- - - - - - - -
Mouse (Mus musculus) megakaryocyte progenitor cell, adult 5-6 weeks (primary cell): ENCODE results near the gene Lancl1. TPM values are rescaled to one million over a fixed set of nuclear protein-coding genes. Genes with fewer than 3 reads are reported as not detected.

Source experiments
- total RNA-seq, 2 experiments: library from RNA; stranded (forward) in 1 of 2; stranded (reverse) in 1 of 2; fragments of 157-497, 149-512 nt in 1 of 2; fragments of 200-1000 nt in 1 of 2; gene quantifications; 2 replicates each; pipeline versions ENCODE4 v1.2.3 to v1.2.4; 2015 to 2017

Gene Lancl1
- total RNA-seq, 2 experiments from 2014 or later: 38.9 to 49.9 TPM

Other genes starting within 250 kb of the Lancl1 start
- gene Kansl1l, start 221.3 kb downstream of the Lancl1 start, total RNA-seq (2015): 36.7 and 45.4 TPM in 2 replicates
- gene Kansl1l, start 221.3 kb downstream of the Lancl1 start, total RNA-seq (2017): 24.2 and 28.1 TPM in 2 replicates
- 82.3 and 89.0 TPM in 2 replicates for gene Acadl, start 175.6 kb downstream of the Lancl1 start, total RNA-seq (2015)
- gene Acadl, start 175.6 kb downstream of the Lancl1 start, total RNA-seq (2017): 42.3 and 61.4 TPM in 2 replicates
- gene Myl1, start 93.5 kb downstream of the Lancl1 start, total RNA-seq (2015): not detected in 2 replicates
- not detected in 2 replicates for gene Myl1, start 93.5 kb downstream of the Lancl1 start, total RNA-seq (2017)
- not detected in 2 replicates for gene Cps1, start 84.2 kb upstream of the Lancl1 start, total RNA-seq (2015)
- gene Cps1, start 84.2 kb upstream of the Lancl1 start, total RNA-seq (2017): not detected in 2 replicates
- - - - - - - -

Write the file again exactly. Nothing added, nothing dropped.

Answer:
Mouse (Mus musculus) megakaryocyte progenitor cell, adult 5-6 weeks (primary cell): ENCODE results near the gene Lancl1. TPM values are rescaled to one million over a fixed set of nuclear protein-coding genes. Genes with fewer than 3 reads are reported as not detected.

Source experiments
- total RNA-seq, 2 experiments: library from RNA; stranded (forward) in 1 of 2; stranded (reverse) in 1 of 2; fragments of 157-497, 149-512 nt in 1 of 2; fragments of 200-1000 nt in 1 of 2; gene quantifications; 2 replicates each; pipeline versions ENCODE4 v1.2.3 to v1.2.4; 2015 to 2017

Gene Lancl1
- total RNA-seq, 2 experiments from 2014 or later: 38.9 to 49.9 TPM

Other genes starting within 250 kb of the Lancl1 start
- gene Kansl1l, start 221.3 kb downstream of the Lancl1 start, total RNA-seq (2015): 36.7 and 45.4 TPM in 2 replicates
- gene Kansl1l, start 221.3 kb downstream of the Lancl1 start, total RNA-seq (2017): 24.2 and 28.1 TPM in 2 replicates
- 82.3 and 89.0 TPM in 2 replicates for gene Acadl, start 175.6 kb downstream of the Lancl1 start, total RNA-seq (2015)
- gene Acadl, start 175.6 kb downstream of the Lancl1 start, total RNA-seq (2017): 42.3 and 61.4 TPM in 2 replicates
- gene Myl1, start 93.5 kb downstream of the Lancl1 start, total RNA-seq (2015): not detected in 2 replicates
- not detected in 2 replicates for gene Myl1, start 93.5 kb downstream of the Lancl1 start, total RNA-seq (2017)
- not detected in 2 replicates for gene Cps1, start 84.2 kb upstream of the Lancl1 start, total RNA-seq (2015)
- gene Cps1, start 84.2 kb upstream of the Lancl1 start, total RNA-seq (2017): not detected in 2 replicates